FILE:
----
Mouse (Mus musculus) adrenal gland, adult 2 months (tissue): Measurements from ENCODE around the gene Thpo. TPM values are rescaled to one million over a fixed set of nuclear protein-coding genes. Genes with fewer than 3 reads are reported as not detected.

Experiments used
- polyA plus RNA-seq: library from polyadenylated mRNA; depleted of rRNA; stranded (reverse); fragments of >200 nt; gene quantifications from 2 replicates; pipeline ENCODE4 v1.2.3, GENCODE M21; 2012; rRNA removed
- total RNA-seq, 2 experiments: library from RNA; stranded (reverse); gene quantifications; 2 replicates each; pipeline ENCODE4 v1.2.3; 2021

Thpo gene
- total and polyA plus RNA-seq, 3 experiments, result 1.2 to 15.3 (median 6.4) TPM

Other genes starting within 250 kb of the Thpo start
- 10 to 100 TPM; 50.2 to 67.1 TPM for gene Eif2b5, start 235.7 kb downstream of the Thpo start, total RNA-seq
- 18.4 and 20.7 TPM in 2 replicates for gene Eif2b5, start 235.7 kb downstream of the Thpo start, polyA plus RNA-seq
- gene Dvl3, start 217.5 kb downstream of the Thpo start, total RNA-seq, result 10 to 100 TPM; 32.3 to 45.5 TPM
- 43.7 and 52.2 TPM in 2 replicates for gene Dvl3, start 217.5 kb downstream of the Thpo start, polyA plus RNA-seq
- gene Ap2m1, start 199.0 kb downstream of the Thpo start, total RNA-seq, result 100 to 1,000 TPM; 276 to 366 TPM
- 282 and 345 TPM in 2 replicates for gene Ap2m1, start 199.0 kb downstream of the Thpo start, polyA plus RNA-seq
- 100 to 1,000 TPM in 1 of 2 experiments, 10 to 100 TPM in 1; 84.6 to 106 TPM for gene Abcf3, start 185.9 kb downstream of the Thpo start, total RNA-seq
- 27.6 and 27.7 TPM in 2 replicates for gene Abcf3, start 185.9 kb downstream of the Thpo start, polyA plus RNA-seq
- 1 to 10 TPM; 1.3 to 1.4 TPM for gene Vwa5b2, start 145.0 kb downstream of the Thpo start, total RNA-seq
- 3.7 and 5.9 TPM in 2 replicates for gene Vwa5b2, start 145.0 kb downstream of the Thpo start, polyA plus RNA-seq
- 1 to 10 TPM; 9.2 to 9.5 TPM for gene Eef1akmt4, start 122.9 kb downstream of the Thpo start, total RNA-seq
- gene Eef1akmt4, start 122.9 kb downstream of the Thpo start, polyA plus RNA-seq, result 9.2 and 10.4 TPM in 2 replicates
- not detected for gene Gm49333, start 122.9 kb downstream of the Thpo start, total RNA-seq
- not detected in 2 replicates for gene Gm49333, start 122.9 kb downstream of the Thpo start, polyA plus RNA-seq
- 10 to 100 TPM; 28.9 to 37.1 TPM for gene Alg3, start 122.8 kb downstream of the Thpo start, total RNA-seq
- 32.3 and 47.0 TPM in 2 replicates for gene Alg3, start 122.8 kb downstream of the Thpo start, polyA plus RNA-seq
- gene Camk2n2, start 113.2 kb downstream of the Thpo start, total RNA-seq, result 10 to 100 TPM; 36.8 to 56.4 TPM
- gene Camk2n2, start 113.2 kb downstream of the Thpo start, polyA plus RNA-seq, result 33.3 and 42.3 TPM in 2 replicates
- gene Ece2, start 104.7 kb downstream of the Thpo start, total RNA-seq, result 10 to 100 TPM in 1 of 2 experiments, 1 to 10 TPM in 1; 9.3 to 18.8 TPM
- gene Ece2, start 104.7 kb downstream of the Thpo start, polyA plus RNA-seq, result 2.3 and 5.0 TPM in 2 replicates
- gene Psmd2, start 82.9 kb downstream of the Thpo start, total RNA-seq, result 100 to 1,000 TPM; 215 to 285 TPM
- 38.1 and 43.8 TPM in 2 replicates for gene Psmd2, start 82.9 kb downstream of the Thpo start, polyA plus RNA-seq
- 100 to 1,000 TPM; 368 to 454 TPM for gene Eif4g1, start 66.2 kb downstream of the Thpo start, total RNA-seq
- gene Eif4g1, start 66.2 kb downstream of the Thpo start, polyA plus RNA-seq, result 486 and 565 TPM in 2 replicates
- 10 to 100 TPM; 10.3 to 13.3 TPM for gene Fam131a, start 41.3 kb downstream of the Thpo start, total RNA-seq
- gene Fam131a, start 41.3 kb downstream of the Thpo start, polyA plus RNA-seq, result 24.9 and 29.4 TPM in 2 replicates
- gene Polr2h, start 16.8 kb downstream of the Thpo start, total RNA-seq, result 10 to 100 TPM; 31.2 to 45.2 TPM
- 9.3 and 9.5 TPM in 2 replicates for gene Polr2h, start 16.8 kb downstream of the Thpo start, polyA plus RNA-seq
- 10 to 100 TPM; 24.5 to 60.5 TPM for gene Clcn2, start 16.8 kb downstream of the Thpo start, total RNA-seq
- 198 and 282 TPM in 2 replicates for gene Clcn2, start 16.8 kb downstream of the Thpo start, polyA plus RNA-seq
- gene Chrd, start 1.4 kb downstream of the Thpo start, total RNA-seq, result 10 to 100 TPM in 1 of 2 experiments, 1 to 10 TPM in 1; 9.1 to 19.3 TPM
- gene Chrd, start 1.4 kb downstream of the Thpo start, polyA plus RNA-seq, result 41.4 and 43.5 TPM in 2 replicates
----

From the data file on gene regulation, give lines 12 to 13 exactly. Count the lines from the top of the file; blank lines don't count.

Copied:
- gene Ap2m1, start 199.0 kb downstream of the Thpo start, total RNA-seq, result 100 to 1,000 TPM; 276 to 366 TPM
- 282 and 345 TPM in 2 replicates for gene Ap2m1, start 199.0 kb downstream of the Thpo start, polyA plus RNA-seq